A previously undiscovered species of lizard has been discovered in the Cardamom Mountains in Cambodia. The lizard, which has no eyes or legs, has been confirmed to be a species not previously seen in the science community. Neang Thy, who works for the Ministry of Environment in Cambodia and Fauna & Flora International (FFI), uncovered the creature, which resembles a snake, while out exploring in the mountains when he found the lizard underneath a log.
According to National Geographic News Thy said in a press release "At first I thought it was a common species, but looking closer, I realized it was something I didn't recognize."
Dr. Thy captured and brought the blind and legless lizard in to show colleagues for examination. After scrutinizing and doing careful analysis of the lizard, the scientists confirmed it is indeed a new species. Scientists have christened the new lizard as "Dalai Mountain blind lizard", or Dibamus dalaiensis, named after the mountain on which it was discovered.
Victoria Gill, BBC, reports "The blind reptile looks like a snake, but it is actually a lizard that has evolved to live underground - losing its legs to enable it to push through the soil by wriggling its body."
The lizard is believed to live underground as its natural habitat, which might explain for its lack of eyes or legs, as the reptile has adapted to its environment. Looking at a photo of the lizard, one can see how it might be easily be mistaken for snake with all of its similarities to the familiar slithering reptiles, however it does not have all the characteristics of a snake, such as a forked tongue.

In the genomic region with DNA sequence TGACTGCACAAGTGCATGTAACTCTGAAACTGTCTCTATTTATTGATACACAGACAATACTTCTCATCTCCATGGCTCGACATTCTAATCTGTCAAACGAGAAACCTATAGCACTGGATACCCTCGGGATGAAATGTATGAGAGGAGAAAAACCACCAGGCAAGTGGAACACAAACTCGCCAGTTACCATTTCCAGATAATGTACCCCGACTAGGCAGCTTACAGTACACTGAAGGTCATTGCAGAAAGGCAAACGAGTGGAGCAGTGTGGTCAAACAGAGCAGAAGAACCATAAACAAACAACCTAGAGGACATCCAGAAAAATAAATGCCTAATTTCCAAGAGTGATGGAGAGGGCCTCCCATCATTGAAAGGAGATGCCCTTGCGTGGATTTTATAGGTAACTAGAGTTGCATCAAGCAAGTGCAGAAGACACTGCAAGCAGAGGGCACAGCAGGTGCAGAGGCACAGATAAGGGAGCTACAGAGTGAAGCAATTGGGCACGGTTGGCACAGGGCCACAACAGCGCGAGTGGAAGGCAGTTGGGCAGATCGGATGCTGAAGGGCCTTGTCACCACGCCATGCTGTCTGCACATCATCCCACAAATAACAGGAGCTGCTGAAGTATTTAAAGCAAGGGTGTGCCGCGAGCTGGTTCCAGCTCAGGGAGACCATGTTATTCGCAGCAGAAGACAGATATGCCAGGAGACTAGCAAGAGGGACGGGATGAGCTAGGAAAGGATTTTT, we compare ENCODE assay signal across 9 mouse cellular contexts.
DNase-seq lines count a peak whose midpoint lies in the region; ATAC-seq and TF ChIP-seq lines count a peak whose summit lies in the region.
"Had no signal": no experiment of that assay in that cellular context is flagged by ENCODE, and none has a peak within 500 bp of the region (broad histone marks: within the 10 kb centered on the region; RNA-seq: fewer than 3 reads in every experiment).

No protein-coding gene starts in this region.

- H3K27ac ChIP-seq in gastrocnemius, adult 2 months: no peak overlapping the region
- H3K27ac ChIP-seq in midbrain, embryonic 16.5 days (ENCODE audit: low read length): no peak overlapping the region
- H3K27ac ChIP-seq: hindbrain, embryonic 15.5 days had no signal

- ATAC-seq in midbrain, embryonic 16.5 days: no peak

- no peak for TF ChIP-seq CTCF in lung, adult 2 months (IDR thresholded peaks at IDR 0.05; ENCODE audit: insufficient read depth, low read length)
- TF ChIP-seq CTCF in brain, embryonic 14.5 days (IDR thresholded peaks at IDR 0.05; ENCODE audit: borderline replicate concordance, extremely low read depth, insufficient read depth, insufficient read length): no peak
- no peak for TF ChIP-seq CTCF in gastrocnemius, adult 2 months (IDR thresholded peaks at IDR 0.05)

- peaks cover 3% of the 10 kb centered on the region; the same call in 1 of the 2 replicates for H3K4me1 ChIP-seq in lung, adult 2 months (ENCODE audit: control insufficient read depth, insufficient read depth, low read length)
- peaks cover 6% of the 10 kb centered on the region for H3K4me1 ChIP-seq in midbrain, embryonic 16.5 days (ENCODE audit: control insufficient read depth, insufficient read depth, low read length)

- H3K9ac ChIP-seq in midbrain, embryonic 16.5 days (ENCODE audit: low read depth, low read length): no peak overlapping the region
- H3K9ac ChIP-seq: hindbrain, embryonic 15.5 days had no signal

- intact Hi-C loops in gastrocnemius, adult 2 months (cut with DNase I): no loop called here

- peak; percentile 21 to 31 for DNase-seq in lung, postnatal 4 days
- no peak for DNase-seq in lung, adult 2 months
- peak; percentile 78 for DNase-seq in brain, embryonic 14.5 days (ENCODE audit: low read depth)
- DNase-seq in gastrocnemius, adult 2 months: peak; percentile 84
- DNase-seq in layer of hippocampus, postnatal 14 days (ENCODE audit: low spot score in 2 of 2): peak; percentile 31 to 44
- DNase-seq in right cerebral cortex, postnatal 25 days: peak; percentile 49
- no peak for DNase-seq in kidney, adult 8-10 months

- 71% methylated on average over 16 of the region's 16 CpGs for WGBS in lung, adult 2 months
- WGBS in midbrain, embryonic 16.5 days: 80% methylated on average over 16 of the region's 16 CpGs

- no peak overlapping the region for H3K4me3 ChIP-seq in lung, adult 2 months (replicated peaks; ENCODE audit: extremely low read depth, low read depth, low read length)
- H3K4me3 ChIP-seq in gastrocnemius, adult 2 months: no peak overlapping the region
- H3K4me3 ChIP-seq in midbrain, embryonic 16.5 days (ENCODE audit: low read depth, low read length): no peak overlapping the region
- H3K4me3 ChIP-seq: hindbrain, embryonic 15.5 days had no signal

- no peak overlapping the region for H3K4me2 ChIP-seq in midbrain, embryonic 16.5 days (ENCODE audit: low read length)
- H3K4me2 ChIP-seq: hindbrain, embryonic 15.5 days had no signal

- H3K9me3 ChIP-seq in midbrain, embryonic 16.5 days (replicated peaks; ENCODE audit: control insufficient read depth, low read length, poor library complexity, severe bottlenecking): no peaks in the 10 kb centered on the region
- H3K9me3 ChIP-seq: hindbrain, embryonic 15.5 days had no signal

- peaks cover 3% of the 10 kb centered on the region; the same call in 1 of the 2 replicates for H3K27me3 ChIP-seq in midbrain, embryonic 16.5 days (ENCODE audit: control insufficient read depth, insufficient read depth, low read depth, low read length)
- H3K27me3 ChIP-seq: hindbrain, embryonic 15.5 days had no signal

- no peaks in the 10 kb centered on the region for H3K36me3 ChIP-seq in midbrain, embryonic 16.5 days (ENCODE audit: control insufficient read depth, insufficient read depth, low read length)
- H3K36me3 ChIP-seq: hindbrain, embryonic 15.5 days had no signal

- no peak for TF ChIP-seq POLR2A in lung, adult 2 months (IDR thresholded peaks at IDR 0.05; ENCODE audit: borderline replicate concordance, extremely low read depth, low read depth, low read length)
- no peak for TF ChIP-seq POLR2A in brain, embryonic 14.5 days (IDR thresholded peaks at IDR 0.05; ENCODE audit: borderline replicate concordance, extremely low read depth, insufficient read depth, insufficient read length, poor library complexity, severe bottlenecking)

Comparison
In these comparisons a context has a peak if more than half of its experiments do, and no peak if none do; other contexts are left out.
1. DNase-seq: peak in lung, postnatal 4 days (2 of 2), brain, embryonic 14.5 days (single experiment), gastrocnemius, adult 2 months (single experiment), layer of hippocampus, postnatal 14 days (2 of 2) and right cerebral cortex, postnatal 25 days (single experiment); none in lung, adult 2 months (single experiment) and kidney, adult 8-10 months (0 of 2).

Not a lot is known about this lizard species, nor of many of the other creatures residing in this region of Cambodia. Up until the 1990s the area was closed off to research because it was formerly held by Khmer Rouge, the Communist movement that occurred in the country from 1975-79, and "was active as a guerrilla force for decades afterward" (National Geographic).
As a result scientists are just really, in recent years, beginning to uncover the wonders that reside in the Cardamom Mountains. Fauna & Flora International state a "wealth of unusual new [plant and animal] species" has been found. The organization is excited as Dr. Jenny Daltry, Senior Conservation Biologist states "not only a new species, but also the first reptile to be both discovered and formally described in a scientific journal by a Cambodian national."
Unfortunately the glory of discovery may be short lived as the area is under threats from industrialization as the logging business moves in and other events occur in the area according to National Georgraphic.
The scientists have published their exciting results in the April 21 edition of the journal, Zootaxa.